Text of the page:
Wednesday, November 09, 2005

We Must Be Lucinda

The following story comes at a great remove from the heat of Paris. Those of us not situated in the City of Lights can only watch and wonder who'll have the last laugh. Le Pen is probably enjoying the view, laughing up his sleeve. The following is excerpted from a newspaper from Canada.

"We must be lucid: The Republic is at a moment of truth," Prime Minister Dominique de Villepin said.

"A return to order is the absolute priority."

Mr. de Villepin told parliament that economic stagnation in the ghettos will be addressed with the equivalent of $140-million in subsidies for local associations, 25,000 new government-funded jobs and 15 economic zones with lower taxes.

He also promised to set up an anti-discrimination agency, saying it is necessary for the country to reconsider the way it has dealt with minorities.

"All French people want to return to normality and safety," Mr. de Villepin said.

By early evening, French police said the crackdown was showing signs of success.

Cars burned and gangs threw firebombs at police in Toulouse, but overall the unrest seemed diminished as only 66 people had been arrested as of 11 p.m.

Some of the suspects were as young as 12.

"All French people want to return to normality and safety," Mr. de Villepin said...the equivalent of $140-million in subsidies for local associations, 25,000 new government-funded jobs and 15 economic zones with lower taxes.

The rioters have set fire to businesses, police stations and schools; fired weapons at police; and torched at least 6,000 cars.

We must be lucid.

Watching in horror, European editorialists and politicians warned that the spreading violence was not a problem only for France.

Overall the unrest seemed diminished.

Italian opposition leader Romano Prodi said earlier that an explosion in Italian suburbs is inevitable. "We have the worst suburbs in Europe," he said.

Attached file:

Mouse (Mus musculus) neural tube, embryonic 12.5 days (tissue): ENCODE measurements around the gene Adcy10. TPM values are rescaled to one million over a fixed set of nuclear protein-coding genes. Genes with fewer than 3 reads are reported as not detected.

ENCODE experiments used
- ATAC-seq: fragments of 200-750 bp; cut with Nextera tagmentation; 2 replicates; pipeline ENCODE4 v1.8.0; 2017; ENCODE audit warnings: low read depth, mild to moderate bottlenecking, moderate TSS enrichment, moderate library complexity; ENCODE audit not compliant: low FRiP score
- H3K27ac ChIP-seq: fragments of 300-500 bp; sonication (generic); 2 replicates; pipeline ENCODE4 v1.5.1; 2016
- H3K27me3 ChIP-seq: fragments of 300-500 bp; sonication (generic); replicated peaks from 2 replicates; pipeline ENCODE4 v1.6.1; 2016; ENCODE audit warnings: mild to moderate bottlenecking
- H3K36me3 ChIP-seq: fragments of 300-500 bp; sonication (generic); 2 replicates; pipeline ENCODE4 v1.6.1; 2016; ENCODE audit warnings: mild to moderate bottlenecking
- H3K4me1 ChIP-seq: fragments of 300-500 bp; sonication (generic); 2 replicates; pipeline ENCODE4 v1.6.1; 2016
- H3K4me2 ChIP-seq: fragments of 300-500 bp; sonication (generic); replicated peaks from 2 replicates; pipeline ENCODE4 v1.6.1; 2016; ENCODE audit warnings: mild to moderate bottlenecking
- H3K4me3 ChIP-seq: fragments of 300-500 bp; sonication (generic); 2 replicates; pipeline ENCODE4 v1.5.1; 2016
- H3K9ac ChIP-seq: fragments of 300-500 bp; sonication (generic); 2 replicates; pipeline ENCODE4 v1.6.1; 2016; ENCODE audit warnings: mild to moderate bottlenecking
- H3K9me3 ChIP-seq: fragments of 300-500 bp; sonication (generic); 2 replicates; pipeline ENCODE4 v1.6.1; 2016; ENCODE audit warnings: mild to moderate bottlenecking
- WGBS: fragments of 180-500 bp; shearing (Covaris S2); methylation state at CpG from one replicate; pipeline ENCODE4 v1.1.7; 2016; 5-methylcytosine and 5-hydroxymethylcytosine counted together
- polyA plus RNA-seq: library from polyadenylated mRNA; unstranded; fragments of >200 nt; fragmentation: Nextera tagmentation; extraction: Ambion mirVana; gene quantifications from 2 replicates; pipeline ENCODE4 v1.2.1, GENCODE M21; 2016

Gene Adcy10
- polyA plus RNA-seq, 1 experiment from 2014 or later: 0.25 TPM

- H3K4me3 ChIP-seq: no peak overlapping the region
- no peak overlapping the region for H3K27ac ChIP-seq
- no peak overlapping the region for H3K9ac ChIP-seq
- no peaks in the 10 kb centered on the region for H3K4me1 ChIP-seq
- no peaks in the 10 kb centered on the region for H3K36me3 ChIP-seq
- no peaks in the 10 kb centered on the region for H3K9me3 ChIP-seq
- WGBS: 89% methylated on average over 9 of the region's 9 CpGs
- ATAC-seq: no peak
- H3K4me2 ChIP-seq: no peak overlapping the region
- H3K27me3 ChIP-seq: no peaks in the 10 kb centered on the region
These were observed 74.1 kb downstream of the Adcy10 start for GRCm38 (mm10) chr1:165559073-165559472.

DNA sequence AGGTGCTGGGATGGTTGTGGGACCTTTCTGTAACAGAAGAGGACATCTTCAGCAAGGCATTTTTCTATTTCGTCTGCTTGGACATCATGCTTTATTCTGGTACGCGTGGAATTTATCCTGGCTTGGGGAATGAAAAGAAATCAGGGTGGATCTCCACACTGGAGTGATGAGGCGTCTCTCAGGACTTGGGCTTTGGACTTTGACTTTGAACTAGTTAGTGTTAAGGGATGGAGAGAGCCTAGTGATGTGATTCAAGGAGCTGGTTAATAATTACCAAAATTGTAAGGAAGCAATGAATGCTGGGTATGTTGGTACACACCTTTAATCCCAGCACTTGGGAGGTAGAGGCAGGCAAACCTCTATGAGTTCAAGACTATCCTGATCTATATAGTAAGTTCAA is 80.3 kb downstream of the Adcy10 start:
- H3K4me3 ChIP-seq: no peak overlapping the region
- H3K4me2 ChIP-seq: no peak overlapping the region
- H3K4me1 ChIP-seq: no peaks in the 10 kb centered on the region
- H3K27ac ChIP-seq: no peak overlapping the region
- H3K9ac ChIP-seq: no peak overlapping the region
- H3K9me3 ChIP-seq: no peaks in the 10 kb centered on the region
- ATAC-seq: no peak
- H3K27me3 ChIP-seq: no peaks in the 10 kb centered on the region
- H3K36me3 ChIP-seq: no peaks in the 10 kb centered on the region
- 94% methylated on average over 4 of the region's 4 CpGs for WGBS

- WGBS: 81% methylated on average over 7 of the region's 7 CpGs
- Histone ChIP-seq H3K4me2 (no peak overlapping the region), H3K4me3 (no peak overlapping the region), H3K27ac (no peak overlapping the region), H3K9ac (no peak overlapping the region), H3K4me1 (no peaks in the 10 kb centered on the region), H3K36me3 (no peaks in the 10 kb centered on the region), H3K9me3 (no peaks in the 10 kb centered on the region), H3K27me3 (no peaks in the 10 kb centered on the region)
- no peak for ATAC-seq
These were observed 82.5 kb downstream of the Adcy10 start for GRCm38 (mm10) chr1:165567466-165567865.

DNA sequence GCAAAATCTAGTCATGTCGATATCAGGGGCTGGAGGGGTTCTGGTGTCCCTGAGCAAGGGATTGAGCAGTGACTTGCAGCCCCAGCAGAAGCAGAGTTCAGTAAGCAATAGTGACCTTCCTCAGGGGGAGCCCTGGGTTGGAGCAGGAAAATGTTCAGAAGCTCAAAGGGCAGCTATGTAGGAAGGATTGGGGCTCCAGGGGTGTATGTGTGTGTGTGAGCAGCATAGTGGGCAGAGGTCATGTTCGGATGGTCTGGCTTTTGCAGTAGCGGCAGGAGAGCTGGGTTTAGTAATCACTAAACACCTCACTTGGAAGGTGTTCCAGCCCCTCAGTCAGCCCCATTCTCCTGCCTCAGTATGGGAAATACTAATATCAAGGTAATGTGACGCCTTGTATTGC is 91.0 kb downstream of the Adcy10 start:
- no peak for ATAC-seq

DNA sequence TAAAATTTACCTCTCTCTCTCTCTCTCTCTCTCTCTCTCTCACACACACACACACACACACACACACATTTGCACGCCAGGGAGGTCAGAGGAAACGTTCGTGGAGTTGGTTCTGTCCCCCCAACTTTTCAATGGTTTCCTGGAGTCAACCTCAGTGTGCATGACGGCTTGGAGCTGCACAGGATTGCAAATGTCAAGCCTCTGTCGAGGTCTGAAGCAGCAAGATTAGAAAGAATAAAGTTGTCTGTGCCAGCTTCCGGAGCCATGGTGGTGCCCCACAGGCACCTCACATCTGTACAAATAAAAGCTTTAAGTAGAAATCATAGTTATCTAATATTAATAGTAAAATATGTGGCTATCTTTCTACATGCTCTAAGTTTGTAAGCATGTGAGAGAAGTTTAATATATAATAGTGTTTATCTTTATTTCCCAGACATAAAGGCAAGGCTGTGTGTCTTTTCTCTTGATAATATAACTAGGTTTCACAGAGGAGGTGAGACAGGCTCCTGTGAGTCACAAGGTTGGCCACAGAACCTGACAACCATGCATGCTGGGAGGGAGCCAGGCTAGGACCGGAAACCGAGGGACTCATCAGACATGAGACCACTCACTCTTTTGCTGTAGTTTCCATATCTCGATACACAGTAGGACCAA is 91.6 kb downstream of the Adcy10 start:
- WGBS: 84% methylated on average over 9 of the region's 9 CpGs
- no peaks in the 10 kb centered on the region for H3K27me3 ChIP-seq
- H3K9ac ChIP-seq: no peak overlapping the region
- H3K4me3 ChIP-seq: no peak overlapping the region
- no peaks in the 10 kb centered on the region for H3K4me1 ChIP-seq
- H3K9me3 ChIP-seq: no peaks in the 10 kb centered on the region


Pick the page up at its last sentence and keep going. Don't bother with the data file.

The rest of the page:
Faced with widespread lawlessness, some people in France have started defending their property. In Seine-Saint-Denis, a suburb of Paris rocked by several nights of unrest, a community group has started patrolling local properties armed with pepper spray and heavy flashlights.

There's little sympathy in these neighbourhoods for the rioters. One 19-year-old was sentenced to 10 years in prison on Monday for throwing a Molotov cocktail at police. His story merited only a few sentences in local newspapers.

Subsidies; new government-funded jobs; an anti-discrimination agency. We must be lucid.

The main opposition to the measures has come from the left wing of the political spectrum in France. The leftist newspaper Libération said the curfews show that "the reign of Chirac is a tragic farce."

We must be lucid. Some of the suspects were as young as 12.

It's our position here that unless emergency measures come into play within the course of the winter there will be "youths" wild in the streets. If nothing reasonable is done, then it'll be too late for France to repel the likes of Le Pen. "Nothing is done," of course, is office jargon for "no one takes responsibility." Object, verb, (subject.) A passive construction.

We, not being passive or pacifists, urge that the men and women who are able take direct action to ensure that the "youths" do not have a pleasant winter during which they brag about their exploits burning and looting and shooting at the police. We urge that those who can take a message to the "youths" directly, the message being "NO!" Not a moment's rest for them, not a wink of unguarded sleep, not a ride on the train, not a walk in the park.

We urge that the French steal Le Pen's thunder. We must be-- not Lucinda-- we must be lucid. El Cid. Livid!


John Sobieski said...

I do believe that is the best picture of Le Pen I've ever seen. Doesn't he wear glasses?

I am not sure what France is to do. Increasing the jizya has never worked. You are just robbing the state's resources and the pockets of the productive to give to the unproductive, unthankful and imperialistic Muslims. What does that teach?

dag said...

Those here who've raised children brought up the question last day: If you reward a child's bad behaviour, giving him candy everytime he smashes something or has a tantrum, you'll end up with a disruptive adult. Wow. How did the French miss it? Maybe my mother should run for office. But no. Her hand would fall off.

Pastorius said...

Let me commend you on an excellent post in both style and content. It was downright arty. Allen Ginsberg is turning over in his grave, chanting to himself, "I wish I would have thought to add some content to my words. Oh, that I had."

Great job.

Don't be surprised if I rip off your idea (credited, of course).